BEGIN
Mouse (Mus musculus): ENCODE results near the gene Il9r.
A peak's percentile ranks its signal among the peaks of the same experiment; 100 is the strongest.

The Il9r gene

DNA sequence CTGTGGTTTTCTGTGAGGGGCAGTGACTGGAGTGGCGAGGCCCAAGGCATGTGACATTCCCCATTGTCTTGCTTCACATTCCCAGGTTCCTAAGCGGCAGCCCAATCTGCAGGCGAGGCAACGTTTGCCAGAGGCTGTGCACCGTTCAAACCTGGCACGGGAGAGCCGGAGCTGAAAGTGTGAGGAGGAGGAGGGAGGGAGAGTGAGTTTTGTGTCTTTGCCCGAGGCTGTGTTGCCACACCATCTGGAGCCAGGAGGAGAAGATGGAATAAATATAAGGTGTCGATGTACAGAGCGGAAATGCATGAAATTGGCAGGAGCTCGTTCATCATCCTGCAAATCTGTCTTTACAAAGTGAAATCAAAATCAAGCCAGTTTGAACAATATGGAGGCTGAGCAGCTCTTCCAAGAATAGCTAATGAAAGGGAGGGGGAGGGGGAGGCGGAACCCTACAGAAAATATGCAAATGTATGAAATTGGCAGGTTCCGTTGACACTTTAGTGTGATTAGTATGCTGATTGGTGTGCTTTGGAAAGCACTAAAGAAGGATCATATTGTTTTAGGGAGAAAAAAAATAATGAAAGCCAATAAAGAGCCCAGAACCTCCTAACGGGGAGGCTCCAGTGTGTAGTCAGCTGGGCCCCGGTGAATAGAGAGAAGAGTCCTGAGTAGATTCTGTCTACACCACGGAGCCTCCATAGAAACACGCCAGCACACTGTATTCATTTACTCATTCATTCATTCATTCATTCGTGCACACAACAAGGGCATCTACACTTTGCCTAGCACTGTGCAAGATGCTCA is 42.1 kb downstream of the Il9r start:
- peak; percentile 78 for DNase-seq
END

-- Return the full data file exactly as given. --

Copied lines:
Mouse (Mus musculus): ENCODE results near the gene Il9r.
A peak's percentile ranks its signal among the peaks of the same experiment; 100 is the strongest.

The Il9r gene

DNA sequence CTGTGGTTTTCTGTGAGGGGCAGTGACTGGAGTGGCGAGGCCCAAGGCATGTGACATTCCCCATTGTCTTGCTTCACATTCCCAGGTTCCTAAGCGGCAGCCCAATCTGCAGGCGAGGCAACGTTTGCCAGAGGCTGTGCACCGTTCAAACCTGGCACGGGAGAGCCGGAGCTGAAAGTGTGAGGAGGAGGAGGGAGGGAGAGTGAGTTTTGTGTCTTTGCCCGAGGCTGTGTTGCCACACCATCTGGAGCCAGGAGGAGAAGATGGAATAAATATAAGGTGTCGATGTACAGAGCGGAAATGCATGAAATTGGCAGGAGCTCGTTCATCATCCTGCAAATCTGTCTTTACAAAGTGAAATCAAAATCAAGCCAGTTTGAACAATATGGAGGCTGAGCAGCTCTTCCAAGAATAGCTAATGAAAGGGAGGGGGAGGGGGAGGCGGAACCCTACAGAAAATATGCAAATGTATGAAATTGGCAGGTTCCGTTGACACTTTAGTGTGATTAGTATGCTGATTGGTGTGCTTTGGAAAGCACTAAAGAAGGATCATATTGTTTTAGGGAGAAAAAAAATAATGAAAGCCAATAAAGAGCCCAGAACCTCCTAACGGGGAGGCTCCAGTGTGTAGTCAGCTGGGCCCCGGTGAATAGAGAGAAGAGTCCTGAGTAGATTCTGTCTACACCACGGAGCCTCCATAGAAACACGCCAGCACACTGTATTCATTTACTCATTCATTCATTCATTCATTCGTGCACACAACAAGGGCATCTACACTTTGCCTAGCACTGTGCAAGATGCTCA is 42.1 kb downstream of the Il9r start:
- peak; percentile 78 for DNase-seq